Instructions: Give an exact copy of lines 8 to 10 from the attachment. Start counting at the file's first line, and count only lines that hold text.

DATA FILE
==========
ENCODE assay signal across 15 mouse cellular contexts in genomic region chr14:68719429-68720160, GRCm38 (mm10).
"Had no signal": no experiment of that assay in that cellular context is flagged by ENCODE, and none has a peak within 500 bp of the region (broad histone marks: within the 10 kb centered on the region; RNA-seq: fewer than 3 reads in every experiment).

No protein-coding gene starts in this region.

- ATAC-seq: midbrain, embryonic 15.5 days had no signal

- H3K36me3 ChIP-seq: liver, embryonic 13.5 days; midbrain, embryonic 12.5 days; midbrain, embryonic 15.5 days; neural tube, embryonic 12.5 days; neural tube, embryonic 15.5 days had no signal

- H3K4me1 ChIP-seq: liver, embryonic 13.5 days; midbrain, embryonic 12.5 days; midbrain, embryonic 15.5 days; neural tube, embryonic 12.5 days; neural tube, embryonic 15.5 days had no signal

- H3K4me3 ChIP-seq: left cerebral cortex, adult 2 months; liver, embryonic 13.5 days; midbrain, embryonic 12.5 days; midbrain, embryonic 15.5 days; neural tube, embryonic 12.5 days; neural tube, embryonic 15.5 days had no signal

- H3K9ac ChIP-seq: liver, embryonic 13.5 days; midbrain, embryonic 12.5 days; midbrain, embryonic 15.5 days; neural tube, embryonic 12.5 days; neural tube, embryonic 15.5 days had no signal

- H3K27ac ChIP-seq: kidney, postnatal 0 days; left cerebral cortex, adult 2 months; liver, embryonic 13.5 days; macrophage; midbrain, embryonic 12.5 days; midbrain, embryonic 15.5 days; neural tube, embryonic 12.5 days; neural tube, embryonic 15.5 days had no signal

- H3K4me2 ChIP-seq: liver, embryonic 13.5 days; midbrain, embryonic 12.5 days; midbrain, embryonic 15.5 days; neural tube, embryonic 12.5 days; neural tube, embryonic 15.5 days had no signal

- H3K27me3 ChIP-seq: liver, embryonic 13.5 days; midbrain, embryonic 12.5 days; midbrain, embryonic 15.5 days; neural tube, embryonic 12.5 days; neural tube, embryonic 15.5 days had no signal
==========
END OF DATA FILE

- H3K9ac ChIP-seq: liver, embryonic 13.5 days; midbrain, embryonic 12.5 days; midbrain, embryonic 15.5 days; neural tube, embryonic 12.5 days; neural tube, embryonic 15.5 days had no signal

- H3K27ac ChIP-seq: kidney, postnatal 0 days; left cerebral cortex, adult 2 months; liver, embryonic 13.5 days; macrophage; midbrain, embryonic 12.5 days; midbrain, embryonic 15.5 days; neural tube, embryonic 12.5 days; neural tube, embryonic 15.5 days had no signal

- H3K4me2 ChIP-seq: liver, embryonic 13.5 days; midbrain, embryonic 12.5 days; midbrain, embryonic 15.5 days; neural tube, embryonic 12.5 days; neural tube, embryonic 15.5 days had no signal